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Fisheries Minister Jim Anderton today rejected the proposal for a marine reserve covering 495 square kilometres on the northeast coast of Great Barrier Island in the Hauraki Gulf.
Jim Anderton said he had flown over the proposed reserve, and met with residents and the local hapu, Ngati Rehua, and the iwi, Ngatiwai on Great Barrier Island itself.
“I agree that it is a magnificent area that many value for different reasons. However, I don’t believe the interests of the public would be best served by creating such a large no-take marine reserve in this relatively remote area where access to the sea is a large part of life on the Island.
“Great Barrier Island is isolated with few shops and limited services. Many residents rely on the sea for food. Many also rely on fishing-related tourism, either directly or indirectly.
“While further marine protection could benefit eco-tourism in the area, a large no-take marine reserve may have negative effects on the local lifestyle and economy. I also carefully considered the effects on recreational and commercial fishers who use the area.”
Jim Anderton said that for Ngati Rehua, the marine reserve would have excluded them from some of their traditional fishing grounds and many important wahi tapu sites.
He said the size of the marine reserve would have limited the ability of Ngati Rehua to decide which areas to manage by traditional means.
“It is my responsibility to carefully consider this proposal and the Crown’s obligation to uphold customary fishing rights under the Treaty of Waitangi and the 1992 Fisheries Settlement.
“Balancing marine protection and these varied interests requires careful consideration. The way forward is to use the Marine Protected Areas Policy and Implementation Plan (MPA Policy) to explore further protective measures around Great Barrier Island and the northeast bio-geographical region that extends from the tip of the North Island to East Cape.”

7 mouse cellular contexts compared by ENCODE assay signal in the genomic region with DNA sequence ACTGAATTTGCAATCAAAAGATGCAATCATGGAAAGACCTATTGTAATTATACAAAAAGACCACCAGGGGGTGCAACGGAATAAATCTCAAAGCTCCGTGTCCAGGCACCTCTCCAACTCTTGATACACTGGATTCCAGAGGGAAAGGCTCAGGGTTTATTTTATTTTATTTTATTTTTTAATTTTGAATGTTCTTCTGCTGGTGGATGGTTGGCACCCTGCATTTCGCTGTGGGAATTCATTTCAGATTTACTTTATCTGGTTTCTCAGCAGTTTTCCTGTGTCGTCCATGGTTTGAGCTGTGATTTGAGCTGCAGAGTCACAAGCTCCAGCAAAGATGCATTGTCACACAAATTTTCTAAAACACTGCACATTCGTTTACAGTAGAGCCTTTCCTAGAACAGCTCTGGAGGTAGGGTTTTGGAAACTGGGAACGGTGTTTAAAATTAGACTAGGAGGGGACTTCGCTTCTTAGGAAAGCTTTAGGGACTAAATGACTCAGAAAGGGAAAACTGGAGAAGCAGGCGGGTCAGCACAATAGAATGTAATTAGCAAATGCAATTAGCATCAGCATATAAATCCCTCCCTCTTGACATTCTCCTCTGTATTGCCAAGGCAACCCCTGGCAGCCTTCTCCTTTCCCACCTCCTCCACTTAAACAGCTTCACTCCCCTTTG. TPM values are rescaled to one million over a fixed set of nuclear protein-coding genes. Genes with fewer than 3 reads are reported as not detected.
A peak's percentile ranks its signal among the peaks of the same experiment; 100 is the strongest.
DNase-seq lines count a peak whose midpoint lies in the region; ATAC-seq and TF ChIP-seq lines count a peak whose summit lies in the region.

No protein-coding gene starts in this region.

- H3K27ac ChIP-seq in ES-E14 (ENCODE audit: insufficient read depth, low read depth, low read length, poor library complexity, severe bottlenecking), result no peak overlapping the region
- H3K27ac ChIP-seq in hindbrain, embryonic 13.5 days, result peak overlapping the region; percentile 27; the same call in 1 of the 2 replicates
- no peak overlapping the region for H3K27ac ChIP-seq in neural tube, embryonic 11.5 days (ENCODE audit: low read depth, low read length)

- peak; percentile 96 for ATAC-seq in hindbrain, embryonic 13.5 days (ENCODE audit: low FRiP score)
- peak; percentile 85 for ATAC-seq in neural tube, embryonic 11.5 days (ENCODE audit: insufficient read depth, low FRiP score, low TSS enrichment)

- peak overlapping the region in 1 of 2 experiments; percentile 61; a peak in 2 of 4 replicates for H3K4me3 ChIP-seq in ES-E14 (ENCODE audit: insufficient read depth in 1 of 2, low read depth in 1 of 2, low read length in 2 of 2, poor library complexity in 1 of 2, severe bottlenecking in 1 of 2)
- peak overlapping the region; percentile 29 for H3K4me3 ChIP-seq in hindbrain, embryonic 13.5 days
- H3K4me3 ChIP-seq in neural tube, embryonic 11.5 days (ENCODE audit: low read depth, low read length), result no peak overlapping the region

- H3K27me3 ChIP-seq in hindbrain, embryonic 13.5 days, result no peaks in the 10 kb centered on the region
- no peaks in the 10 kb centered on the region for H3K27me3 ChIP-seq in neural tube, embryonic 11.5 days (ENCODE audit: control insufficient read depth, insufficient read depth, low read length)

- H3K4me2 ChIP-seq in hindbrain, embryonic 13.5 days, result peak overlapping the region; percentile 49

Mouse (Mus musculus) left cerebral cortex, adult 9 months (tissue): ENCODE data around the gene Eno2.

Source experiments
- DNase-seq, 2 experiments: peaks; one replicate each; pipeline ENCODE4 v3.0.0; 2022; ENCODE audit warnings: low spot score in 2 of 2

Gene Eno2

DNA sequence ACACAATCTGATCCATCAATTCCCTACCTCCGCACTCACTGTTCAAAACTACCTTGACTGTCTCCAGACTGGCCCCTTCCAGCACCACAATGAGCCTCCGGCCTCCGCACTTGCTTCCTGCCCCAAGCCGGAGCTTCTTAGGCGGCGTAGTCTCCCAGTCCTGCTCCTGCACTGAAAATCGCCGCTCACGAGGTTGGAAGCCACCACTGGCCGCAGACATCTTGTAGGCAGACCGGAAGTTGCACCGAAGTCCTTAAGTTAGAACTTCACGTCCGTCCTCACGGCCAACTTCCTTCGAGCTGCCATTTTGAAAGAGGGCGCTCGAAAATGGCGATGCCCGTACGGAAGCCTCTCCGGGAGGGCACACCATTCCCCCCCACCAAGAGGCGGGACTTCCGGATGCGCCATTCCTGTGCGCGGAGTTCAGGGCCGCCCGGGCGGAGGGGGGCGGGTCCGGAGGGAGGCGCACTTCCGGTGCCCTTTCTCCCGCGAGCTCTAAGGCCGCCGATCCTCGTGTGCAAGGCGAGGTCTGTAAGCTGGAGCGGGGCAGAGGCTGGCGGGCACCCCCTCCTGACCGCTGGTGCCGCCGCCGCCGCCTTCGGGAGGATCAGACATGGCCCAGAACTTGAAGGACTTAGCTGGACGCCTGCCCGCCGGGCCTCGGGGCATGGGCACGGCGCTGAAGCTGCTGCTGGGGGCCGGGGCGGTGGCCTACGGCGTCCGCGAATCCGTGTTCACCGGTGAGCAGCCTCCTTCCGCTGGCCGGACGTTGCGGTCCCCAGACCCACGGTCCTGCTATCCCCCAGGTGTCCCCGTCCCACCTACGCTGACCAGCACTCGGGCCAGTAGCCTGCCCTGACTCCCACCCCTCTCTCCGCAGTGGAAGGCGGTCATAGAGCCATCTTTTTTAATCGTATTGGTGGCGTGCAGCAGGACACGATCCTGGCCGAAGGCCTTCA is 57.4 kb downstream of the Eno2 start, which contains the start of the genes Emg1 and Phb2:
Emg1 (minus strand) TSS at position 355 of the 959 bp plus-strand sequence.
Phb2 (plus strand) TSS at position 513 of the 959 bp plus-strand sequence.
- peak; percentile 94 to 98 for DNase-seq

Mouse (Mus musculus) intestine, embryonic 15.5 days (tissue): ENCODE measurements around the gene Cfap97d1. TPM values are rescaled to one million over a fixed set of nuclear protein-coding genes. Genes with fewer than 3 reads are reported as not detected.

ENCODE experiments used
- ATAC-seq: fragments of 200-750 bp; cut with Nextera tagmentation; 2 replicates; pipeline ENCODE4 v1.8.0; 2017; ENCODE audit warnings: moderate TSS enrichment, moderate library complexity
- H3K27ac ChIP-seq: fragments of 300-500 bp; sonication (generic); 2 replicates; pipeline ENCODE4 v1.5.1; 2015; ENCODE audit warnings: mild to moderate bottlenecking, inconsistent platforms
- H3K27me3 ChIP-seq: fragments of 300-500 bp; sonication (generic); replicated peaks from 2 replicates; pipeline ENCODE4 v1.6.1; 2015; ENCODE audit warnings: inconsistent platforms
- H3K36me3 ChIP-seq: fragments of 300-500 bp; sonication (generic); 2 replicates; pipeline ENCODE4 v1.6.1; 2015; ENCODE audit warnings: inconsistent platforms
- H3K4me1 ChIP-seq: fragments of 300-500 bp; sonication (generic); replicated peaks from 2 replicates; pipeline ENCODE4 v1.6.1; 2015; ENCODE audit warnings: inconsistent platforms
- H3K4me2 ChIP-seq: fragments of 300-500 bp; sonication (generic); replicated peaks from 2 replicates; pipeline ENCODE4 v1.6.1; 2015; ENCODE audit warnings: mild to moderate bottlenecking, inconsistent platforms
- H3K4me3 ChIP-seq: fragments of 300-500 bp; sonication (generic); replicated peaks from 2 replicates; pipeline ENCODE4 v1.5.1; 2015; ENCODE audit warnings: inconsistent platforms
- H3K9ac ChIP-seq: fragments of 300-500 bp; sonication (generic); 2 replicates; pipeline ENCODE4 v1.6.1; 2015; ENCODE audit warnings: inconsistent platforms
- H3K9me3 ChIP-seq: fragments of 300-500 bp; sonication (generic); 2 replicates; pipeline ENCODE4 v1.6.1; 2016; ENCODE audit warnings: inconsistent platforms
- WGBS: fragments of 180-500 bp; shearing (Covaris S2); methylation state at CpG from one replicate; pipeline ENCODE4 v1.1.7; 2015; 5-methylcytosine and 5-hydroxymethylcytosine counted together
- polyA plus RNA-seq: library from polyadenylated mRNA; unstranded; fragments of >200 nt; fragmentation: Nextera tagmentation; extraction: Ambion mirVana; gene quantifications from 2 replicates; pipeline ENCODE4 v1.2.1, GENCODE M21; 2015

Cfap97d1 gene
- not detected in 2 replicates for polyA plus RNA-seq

Jim Anderton said many views expressed at his meetings with Great Barrier Island residents, hapu and iwi made it clear there was support for marine conservation.
“However, they want this balanced with their uses, interests and aspirations for Great Barrier Island. I believe the MPA Policy approach will have their support.”
* The marine reserve application was submitted by the Department of Conservation in 2004.
* In 2005 the former Minister of Conservation approved the application.
* As required under the Marine Reserves Act 1971, the former Minister of Conservation sought the agreement of the Minister of Transport and the Minister of Fisheries.
* The Minister of Transport agreed in 2006.
* The Ministry of Fisheries undertook further consultation in 2007, and the Minister of Fisheries visited GBI in September 2007. The Minister also met with Ngati Rehua in Auckland.
* The Ministry of Fisheries provided the Minister with advice in late 2007.